WR Tier 1: Johnson

Calvin Johnson is the only player of his caliber at his position. He will be the first WR off the boards in every Fantasy League. He is the go-to guy in Detroit, and even seeing triple-coverage for much of the season he still came up with 96 receptions, the fourth most of anyone and turned those receptions into a league-leading 1681 receiving yards, while leading his position with 16 receiving TDs. Detroit is developing other receiving threats, like TE Brandon Pettigrew, to take some of the pressure off CJ.

A brief word on Wes Welker (and the broader situation in New England). Welker, Julian Edelman, and Danny Woodhead are all the same type of player, and we see them used in similar ways. Welker is good, but only because of his role in the New England offense. I don’t trust anything to stay constant in New England, because Belichick is a wily character who knows that stagnation is death and the NFL is constantly adapting and evolving. I’ll talk more about him when I get to WR Tier 2.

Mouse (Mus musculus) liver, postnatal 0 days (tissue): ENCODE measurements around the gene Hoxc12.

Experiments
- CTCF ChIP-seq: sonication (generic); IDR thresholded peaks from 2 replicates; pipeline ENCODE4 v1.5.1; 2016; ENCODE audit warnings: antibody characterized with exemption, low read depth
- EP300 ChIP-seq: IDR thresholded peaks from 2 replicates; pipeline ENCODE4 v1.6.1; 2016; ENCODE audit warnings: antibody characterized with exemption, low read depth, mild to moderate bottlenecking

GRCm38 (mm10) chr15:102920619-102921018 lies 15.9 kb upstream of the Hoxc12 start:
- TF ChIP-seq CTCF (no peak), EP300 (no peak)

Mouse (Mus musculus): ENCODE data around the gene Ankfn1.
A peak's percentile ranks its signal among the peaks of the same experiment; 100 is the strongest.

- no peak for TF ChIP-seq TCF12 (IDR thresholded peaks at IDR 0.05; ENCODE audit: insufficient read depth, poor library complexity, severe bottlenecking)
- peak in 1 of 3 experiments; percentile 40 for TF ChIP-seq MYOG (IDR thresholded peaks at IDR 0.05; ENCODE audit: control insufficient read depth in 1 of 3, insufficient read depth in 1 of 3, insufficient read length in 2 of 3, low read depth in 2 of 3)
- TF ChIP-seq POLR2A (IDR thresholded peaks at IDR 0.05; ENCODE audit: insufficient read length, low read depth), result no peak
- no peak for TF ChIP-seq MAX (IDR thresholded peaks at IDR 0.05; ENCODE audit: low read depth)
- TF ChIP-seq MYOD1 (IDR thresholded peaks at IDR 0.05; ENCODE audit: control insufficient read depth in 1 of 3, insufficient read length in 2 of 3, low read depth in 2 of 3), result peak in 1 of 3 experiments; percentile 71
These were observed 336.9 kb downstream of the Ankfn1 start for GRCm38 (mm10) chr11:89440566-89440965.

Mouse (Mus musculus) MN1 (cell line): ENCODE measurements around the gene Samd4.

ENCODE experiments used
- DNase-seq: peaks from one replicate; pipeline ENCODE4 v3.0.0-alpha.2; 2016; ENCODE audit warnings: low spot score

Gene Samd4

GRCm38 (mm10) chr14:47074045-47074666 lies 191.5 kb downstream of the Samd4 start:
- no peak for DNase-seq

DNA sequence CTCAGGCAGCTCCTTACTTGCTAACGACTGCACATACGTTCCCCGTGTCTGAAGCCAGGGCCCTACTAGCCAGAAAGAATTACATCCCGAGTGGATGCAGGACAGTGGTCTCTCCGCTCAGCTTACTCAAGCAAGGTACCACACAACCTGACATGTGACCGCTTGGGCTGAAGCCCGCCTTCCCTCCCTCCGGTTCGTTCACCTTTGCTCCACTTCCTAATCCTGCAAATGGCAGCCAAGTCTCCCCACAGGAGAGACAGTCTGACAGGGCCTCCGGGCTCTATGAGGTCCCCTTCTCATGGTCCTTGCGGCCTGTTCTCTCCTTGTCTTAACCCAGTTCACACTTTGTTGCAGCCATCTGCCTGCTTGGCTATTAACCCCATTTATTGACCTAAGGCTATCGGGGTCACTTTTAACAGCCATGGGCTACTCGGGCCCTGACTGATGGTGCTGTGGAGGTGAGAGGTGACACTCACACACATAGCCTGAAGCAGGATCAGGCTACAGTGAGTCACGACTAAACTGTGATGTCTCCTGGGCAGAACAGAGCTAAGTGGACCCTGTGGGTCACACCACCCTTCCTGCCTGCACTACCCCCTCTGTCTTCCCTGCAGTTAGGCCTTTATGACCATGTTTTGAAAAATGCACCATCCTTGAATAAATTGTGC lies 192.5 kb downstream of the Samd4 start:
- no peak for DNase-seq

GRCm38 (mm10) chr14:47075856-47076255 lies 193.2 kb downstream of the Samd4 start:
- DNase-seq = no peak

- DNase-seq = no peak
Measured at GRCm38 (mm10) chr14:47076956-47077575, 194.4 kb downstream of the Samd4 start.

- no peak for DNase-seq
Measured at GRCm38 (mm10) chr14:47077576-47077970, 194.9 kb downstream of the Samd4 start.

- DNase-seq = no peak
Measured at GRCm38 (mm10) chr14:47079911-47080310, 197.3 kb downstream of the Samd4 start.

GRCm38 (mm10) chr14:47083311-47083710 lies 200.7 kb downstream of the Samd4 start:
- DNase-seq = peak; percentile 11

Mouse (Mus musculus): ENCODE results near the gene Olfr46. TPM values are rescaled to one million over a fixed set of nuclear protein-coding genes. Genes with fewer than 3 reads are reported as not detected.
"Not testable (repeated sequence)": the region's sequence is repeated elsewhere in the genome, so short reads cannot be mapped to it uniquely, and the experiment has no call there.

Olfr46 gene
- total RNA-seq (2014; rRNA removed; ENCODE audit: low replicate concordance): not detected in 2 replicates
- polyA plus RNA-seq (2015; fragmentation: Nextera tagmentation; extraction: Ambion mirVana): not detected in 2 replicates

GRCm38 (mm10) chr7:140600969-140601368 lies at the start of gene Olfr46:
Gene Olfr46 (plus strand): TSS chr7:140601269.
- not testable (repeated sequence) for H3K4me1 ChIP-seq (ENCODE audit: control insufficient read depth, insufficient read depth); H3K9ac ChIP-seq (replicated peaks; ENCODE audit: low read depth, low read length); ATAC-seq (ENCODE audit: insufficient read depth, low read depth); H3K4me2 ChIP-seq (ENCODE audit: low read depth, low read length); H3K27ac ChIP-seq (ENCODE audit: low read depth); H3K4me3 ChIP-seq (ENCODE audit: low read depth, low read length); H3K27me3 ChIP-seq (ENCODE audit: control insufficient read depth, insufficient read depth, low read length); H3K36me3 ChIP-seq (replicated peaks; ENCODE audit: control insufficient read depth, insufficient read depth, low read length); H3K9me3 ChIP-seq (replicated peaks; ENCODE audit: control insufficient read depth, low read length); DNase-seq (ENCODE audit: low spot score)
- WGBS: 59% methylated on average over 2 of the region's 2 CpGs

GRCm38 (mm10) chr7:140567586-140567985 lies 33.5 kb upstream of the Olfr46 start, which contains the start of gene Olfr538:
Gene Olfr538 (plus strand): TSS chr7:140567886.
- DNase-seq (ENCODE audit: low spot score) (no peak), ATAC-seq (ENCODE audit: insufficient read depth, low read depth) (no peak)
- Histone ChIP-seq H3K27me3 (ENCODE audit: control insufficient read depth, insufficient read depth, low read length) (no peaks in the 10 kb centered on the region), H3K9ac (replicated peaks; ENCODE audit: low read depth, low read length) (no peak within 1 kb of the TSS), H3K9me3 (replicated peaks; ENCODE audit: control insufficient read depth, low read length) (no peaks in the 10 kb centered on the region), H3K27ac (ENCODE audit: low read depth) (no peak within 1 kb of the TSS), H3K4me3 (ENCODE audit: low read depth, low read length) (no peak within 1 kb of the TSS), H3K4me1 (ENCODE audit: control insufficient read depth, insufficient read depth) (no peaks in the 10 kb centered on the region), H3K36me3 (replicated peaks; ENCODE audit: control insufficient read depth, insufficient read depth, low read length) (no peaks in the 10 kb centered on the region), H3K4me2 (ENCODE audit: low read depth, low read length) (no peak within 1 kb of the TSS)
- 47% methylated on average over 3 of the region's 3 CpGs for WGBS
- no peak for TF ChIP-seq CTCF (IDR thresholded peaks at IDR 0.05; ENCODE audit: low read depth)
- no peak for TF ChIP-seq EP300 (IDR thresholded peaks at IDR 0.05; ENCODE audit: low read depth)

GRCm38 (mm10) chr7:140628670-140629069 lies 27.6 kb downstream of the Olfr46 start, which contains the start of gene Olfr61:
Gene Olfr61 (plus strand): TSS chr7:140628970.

QB Tier 2: E. Manning, Newton, Romo, Stafford

I’ve said before that if Peyton Manning had never played professional football, we’d never have questioned Eli Manning‘s status as an elite QB. With his second Superbowl win, I don’t think we ever should again. Beyond that, Eli threw for 4900+ yards, completed 359 of his 589 pass attempts, and 29 TDs. He did, however, throw for 16 interceptions. He has a lot of offensive weapons to choose from, with both Hakeem Nicks and the emergent Victor Cruz, which translates to fantasy value. Depending on what happens with the Giants backfield, we might see more Eli this year than last, and there should be no doubt that could only be a good thing, fantasy-wise.

Cam Newton wins the Sleeper of the Year award in my book. He set the record for most yards in a rookie season (4051) and is only going to get better. Of all the QBs in his class, I think he has the most potential. He did throw for 17 interceptions, and unlike Manning and Stafford who had similar numbers, Newton only had 21 TDs. I expect those numbers to improve this year. But they’re not the only numbers to consider. While throwing the most yards for a rookie, ever, Newton also ran for 700 yards and 14 TDs. When you think about rushing QBs, you think Tim Tebow (660 yards, 6 TDs, 5.4). You should think Cam Newton.